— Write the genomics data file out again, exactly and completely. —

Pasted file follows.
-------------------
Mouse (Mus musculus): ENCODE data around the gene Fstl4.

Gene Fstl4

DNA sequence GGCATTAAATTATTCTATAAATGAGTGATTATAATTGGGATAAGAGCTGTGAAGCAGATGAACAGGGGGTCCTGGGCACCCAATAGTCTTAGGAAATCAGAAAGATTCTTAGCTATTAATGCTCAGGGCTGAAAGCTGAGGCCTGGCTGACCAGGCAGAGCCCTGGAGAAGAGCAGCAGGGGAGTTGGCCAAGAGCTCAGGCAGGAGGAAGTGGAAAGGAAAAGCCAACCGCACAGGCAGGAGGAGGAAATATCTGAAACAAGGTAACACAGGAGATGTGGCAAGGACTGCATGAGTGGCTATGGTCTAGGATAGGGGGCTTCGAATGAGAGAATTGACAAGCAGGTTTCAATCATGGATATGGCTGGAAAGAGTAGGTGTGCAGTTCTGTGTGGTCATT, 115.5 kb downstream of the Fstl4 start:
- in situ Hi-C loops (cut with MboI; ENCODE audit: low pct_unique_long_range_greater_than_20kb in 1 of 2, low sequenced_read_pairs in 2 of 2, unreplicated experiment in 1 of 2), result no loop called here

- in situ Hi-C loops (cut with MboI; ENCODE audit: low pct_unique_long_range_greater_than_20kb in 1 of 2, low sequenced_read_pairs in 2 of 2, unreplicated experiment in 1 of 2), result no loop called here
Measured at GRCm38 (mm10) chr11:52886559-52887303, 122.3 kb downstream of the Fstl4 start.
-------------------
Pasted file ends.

Mouse (Mus musculus): ENCODE data around the gene Fstl4.

Gene Fstl4

DNA sequence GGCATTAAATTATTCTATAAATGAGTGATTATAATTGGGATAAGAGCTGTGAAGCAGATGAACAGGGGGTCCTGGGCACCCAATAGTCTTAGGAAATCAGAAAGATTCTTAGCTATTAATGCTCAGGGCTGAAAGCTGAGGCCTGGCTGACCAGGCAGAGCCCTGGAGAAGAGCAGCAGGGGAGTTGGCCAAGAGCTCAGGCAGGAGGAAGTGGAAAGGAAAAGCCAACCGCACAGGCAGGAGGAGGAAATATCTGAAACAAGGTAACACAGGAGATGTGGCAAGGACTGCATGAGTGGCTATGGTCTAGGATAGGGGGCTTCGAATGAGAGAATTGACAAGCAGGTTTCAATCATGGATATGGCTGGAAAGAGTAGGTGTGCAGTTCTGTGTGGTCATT, 115.5 kb downstream of the Fstl4 start:
- in situ Hi-C loops (cut with MboI; ENCODE audit: low pct_unique_long_range_greater_than_20kb in 1 of 2, low sequenced_read_pairs in 2 of 2, unreplicated experiment in 1 of 2), result no loop called here

- in situ Hi-C loops (cut with MboI; ENCODE audit: low pct_unique_long_range_greater_than_20kb in 1 of 2, low sequenced_read_pairs in 2 of 2, unreplicated experiment in 1 of 2), result no loop called here
Measured at GRCm38 (mm10) chr11:52886559-52887303, 122.3 kb downstream of the Fstl4 start.